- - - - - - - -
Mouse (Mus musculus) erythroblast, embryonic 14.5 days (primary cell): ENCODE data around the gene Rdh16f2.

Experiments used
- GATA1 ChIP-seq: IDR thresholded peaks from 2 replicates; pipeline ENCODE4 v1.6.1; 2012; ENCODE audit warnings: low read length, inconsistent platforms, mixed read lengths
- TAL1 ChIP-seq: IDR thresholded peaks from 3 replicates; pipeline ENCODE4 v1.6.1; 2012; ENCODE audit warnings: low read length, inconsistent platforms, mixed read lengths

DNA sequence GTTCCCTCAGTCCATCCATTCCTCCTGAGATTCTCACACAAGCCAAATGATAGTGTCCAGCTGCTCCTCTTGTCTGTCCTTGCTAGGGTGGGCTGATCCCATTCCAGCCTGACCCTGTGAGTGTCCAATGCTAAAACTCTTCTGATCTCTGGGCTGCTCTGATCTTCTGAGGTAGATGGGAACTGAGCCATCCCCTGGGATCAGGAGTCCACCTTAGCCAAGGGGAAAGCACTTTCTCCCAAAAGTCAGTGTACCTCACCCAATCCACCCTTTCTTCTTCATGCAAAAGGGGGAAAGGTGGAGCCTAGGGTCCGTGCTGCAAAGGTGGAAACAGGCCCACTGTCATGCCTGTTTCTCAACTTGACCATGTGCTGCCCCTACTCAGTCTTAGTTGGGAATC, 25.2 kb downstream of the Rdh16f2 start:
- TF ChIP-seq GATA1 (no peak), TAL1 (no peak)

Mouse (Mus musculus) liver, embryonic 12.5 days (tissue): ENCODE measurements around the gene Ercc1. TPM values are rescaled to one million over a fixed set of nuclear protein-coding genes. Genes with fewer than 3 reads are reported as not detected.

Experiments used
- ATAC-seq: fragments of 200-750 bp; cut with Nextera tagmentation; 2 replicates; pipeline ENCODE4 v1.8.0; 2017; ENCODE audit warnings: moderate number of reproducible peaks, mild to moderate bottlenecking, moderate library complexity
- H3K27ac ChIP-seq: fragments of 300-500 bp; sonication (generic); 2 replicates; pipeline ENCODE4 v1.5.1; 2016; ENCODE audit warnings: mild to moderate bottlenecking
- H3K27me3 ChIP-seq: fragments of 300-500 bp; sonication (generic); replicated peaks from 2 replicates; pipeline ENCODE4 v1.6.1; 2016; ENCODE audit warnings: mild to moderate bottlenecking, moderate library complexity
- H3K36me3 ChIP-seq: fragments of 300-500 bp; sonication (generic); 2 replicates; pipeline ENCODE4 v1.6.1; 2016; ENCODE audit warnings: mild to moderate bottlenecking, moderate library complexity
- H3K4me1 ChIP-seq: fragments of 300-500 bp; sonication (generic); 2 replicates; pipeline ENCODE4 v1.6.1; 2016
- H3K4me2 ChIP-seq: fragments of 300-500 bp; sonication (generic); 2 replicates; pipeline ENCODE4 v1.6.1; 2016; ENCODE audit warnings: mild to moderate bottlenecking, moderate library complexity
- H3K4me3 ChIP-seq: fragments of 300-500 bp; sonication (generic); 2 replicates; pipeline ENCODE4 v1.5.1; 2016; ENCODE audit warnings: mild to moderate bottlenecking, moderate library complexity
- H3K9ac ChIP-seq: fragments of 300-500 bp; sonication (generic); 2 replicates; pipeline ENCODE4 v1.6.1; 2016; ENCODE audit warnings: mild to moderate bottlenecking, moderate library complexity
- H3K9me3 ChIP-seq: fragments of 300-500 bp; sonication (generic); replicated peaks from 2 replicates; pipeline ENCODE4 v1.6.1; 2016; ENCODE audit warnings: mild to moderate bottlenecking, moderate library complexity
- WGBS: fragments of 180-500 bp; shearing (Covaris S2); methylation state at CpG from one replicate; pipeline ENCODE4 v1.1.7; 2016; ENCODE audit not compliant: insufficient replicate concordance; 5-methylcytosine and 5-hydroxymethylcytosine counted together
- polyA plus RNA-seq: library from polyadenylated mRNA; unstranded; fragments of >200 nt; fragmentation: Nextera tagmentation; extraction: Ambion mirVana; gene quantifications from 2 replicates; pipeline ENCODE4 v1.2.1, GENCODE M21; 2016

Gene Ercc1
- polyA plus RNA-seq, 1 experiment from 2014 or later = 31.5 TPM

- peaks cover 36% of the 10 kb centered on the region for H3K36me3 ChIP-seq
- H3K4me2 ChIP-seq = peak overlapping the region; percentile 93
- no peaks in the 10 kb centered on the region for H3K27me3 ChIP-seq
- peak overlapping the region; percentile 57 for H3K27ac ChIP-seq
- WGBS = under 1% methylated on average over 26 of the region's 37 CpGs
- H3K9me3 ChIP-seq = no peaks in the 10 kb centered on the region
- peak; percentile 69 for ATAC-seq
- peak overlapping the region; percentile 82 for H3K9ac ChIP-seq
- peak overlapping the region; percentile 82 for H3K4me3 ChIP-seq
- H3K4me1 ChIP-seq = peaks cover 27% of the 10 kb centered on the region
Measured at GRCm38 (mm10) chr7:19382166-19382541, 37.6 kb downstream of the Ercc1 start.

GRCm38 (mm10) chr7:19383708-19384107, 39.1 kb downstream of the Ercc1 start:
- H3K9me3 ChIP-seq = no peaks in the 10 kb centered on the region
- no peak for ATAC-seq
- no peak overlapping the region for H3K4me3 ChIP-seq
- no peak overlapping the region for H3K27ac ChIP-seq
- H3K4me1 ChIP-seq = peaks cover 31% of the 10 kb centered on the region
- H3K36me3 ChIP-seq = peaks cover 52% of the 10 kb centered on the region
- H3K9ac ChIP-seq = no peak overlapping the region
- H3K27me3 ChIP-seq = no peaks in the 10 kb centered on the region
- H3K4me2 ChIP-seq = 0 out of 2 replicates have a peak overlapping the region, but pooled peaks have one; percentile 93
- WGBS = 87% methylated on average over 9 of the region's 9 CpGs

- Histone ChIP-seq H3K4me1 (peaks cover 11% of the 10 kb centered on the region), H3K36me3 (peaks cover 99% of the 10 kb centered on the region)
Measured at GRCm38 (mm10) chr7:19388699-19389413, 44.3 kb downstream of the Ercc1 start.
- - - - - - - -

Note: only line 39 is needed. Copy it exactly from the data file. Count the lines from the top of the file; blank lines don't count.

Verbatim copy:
- H3K36me3 ChIP-seq = peaks cover 52% of the 10 kb centered on the region